Click on any of the 44 symbols on the British English IPA chart below to find the lesson about that sound.
This is the chart of the International Phonetic Alphabet (IPA) showing the 44 sounds of British English. The chart is divided up into three sections. The red section at the top left shows the pure vowel sounds. The green section at the top right shows the gliding vowel sounds. The blue section at the bottom shows the consonant sounds.
In each Pronunciation Activation Pack we will be looking at one of the 44 sounds of British English. We will look at the letter combinations that give end sound. We will look at lots of words which have the sound in them. Finally, we will activate your ability to produce the sounds correctly.
Learn to speak with a British accent quickly and easily using the visual and audio aids in these lessons. As you work your way through this book you will quickly begin to notice aspects of British English pronunciation that will help you to better understand fast British English speech. You will also begin to reproduce the correct British English pronunciation. All of the pronunciation points are demonstrated by me using audio files so that you can listen and copy the pronunciation as you go. You can, and should, revisit the lessons regularly so that you can revise the content as you go. I am sure you want to improve your pronunciation and your understanding of fast spoken British English as quickly as possible, but I caution you against trying to rush things.
Some of these symbols in the IPA chart match the letters of the alphabet and have their usual English sound values. That is, the letter of the alphabet and the sound represented by the IPA symbol are always the same. This is only true of the following consonants: p, b, t, d, k, m, n, l, r, f, v, z, h, w The rest of the consonant letters of the alphabet have no set sound value: c, g, j, q, s, x, y Neither do the five vowel letters, which are: a, e, i, o, u The IPA allows us to write down the actual sound of the word.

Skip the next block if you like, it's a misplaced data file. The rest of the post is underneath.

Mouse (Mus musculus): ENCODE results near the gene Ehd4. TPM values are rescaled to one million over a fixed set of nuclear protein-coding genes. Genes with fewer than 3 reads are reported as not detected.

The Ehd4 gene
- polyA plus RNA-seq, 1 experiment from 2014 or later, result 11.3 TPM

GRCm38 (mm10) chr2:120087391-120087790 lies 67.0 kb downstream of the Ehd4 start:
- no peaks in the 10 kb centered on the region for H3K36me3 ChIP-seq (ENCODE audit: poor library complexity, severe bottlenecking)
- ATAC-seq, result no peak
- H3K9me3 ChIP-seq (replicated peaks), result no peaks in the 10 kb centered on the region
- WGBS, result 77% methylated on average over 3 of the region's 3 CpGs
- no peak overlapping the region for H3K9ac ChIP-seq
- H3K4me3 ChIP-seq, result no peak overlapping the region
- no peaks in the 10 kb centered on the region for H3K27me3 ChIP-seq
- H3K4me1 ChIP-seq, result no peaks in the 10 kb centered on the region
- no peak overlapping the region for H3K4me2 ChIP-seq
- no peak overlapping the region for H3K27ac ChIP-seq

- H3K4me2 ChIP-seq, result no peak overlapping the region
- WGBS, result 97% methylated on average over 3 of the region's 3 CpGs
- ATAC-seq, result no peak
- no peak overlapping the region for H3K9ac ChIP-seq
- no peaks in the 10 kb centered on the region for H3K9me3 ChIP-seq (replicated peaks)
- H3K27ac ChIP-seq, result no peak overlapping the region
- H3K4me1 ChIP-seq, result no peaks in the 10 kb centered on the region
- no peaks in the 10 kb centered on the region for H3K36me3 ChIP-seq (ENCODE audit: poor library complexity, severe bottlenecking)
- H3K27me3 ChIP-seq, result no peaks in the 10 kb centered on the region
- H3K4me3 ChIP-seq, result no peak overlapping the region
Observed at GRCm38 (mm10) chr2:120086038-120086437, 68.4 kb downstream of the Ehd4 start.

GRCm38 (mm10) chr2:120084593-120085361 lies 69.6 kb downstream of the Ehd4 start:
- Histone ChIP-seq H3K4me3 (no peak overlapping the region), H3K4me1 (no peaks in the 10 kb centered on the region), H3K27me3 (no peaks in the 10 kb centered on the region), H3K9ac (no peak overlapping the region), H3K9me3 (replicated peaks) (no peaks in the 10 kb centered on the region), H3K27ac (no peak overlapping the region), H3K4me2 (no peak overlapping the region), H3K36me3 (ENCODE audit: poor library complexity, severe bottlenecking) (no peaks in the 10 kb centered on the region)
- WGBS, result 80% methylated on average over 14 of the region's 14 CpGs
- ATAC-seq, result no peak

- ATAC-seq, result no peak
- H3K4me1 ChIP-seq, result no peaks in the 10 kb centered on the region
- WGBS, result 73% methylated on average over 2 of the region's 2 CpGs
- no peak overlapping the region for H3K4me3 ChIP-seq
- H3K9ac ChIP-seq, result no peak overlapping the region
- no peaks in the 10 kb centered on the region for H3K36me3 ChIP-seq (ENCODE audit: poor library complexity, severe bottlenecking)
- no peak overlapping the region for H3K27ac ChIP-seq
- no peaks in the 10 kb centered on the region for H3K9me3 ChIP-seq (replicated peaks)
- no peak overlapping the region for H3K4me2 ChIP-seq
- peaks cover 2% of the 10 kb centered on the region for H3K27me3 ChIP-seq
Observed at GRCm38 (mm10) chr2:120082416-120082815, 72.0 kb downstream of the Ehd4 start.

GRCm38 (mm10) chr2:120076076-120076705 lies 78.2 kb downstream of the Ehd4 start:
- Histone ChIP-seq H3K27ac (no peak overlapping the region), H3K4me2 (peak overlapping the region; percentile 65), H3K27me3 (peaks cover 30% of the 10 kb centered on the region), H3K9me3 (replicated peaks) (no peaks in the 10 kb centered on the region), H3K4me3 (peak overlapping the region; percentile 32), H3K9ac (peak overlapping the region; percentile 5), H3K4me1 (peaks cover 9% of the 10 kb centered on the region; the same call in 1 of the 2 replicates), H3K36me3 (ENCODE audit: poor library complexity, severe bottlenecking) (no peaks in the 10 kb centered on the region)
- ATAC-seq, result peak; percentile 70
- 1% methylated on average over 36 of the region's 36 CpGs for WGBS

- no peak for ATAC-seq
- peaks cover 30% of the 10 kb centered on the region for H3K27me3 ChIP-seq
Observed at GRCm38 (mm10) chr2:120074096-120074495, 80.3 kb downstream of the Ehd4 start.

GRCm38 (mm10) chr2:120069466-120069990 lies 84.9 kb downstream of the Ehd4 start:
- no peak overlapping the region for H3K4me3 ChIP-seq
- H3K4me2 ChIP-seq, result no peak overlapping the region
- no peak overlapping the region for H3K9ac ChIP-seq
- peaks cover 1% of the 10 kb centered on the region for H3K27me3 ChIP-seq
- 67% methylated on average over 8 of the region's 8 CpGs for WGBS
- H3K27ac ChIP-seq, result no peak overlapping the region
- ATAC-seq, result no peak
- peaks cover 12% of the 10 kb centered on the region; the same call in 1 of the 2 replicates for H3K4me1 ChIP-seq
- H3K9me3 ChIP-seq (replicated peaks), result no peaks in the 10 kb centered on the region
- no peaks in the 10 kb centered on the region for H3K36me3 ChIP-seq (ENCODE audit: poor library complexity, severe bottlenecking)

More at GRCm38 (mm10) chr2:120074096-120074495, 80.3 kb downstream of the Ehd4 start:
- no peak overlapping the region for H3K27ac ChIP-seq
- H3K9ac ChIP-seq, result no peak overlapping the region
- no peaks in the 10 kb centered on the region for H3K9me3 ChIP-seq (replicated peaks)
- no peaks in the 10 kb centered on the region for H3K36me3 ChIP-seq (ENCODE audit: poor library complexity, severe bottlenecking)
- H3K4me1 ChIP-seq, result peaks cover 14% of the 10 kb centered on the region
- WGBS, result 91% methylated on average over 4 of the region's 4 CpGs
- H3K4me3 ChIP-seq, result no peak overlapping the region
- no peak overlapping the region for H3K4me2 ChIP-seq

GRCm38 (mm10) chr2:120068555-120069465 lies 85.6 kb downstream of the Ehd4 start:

Here are the 5 newest British English lessons from the Britlish Library. I regularly add new lessons to the Britlish Library so make sure you bookmark this page.
You have probably noticed the suffix -ish at the end of many English words. The suffix -ish is actually in the words English and British, and consequently Britlish, too. A suffix is a tag that we add to the end of words to change their meaning slightly. In the case of -ish we add it to the ends of nouns and adjectives to form adjectives which mean approximately, somewhat, or like. It’s a very old suffix which Old English inherited from the Germanic. Common uses of the suffix -ish are colour words, talking about the size of things, when talking about the temperature of things, when describing qualities, and it is often added to numbers and time to indicate approximation.
This lesson looks at why individually humans are stupid, ignorant, and pathetic, but collectively, as a species, we are capable of incredible achievements. How long would you survive if the fabric of our society dissolved away and we were left to fend for ourselves? What do you think will come after humans have outlived their usefulness? Do this lesson to find out some of my thoughts on this matter.
Bernie Madoff died in prison on 14th April 2021 having served just 12 years of a 150-year prison sentence for running the biggest ever Ponzi scheme which defrauded people out of an estimated $65 billion. This English lesson takes a look at the ironic pronunciation of the phrasal verb make off, which means to steal money, and Bernie Madoff's last name which is a homophone with made off. The animation of the Madoff character in the video was done using iClone and Character Creator from Reallusion. I think it is the most realistic animation I have made to date.
This “Alaska” joke gets its humour from the pronunciation features of British English. If you understand the rhythm of English and how weak and strong syllables behave when we speak, you will be able to understand the humour of this joke. The Britlish Library lesson explains how and why the joke is funny and gives you plenty of exercises to help you learn, remember, and use these pronunciation features.
There are quite a few wind idioms in British English. I have created an Activation Quiz to teach you 15 of them and give you some practice using them. These 15 idioms include put the wind up, take the wind out of someone’s sails, and an ill wind, to name just a few. You can learn these idioms by doing the multimedia-rich, interactive activator in this lesson.
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